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  • [I ♥ The PC Engine] PC Engine FAN

    Posted on May 18th, 2009 keving 64 comments

    pcenginefanxI’ll be mentioning this magazine at least once in nearly every I ♥ The PC Engine entry, so I should probably go into depth on it a little more.

    PC Engine FAN was the longest-lasting magazine in Japan exclusively dedicated to NEC systems, beating out rival mags Gekkan PC Engine (Shogakukan) and Marukatsu PC Engine (Kadokawa Shoten) to the market by a month in late 1988. Published by Tokuma Shoten, the mag started out as a separate department of Family Computer Magazine, Tokuma’s flagship console publication; the “FAN” name was also used by sister titles MSX FAN and Mega Drive FAN.

    Most of PC Engine FAN’s covers were either drawn or designed by Akemi Takada, an artist and illustrator who’s best known overseas for her contributions to the Patlabor anime series. Takada began her run by drawing original compositions based on whatever hot game was being discussed inside, but after 1993 the magazine created Mana, a sort of anime-girl mascot, and made her the main subject of most covers. Near the end of the mag’s run, Tokuma released a CD-ROM that had hi-res versions of all the covers that featured Mana, along with a few audio tracks of her singing. (That’s her up there, dressed as Chun Li, in mid-’93.)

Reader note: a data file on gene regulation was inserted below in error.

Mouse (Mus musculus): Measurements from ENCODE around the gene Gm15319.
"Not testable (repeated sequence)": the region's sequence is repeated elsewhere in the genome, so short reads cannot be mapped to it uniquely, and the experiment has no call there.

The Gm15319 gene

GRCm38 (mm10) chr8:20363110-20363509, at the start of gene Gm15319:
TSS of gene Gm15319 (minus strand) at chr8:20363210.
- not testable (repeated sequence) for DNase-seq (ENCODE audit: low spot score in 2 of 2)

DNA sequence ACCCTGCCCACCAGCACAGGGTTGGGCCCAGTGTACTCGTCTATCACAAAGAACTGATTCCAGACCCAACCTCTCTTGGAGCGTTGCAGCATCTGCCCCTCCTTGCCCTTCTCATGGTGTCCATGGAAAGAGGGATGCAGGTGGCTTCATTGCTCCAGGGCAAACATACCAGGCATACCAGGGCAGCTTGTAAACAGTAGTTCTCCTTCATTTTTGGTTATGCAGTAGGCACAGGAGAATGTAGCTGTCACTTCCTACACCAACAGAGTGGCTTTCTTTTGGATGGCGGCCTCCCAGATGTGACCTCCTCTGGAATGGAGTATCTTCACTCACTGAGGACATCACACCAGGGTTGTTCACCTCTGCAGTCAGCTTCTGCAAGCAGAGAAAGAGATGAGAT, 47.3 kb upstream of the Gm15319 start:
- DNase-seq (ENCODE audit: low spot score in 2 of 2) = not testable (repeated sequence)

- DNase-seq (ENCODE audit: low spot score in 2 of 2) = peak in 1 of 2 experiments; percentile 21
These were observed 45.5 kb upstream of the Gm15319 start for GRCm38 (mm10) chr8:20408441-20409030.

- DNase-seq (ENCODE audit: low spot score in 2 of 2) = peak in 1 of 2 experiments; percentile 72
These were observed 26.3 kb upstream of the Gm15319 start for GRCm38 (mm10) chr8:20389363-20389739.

Gekkan and Marukatsu folded with their respective January 1994 issues, making FAN and Dengeki PC Engine the entirety of the PCE-specific marketplace. Dengeki renamed itself to Dengeki G’s Engine (currently Dengeki G’s Magazine) in 1996 and became a multiplatform mag devoted to “girl games,” but FAN couldn’t do this since Tokuma already had a gal-game mag, Virtual IDOL, in its lineup. In the end, both PC Engine FAN and MSX FAN became targeted primarily toward amateur software developers for their final years, although that trend didn’t last long — PC Engine FAN closed up with its October 1996 issue, with two specials released late on in ’97.

    A lot of the PCE’s history in Japan is intertwined with PCE FAN. Kazuhiro Ochi drew a Cosmic Fantasy manga in it for a year or so. The magazine sold a second pressing of Magical Chase via mail-order after the original publisher went bankrupt almost immediately after releasing the shooter classic. And so on.

    A PCE game’s “PC Engine FAN Score” in my entries is the average score for the game as rated by readers who sent in scores to the magazine. The score’s out of 30 and divided into six fields, from character design to “addictiveness” (netchuudo) and value for money. I have these average scores for most, but not all, of the PCE library, and while PCE FAN’s readers had a tendency to rate gal-games high and the more obscure, obtuse releases lower, it’s still a reasonably accurate guide to what’s good and crap in the PCE library. Generally speaking, if a game’s PCE FAN score is over 20.00 then it’s very solid; if it’s over 25.00 then it’s a vital part of any PCE owner’s collection.

     

    14 responses to “[I ♥ The PC Engine] PC Engine FAN” RSS icon

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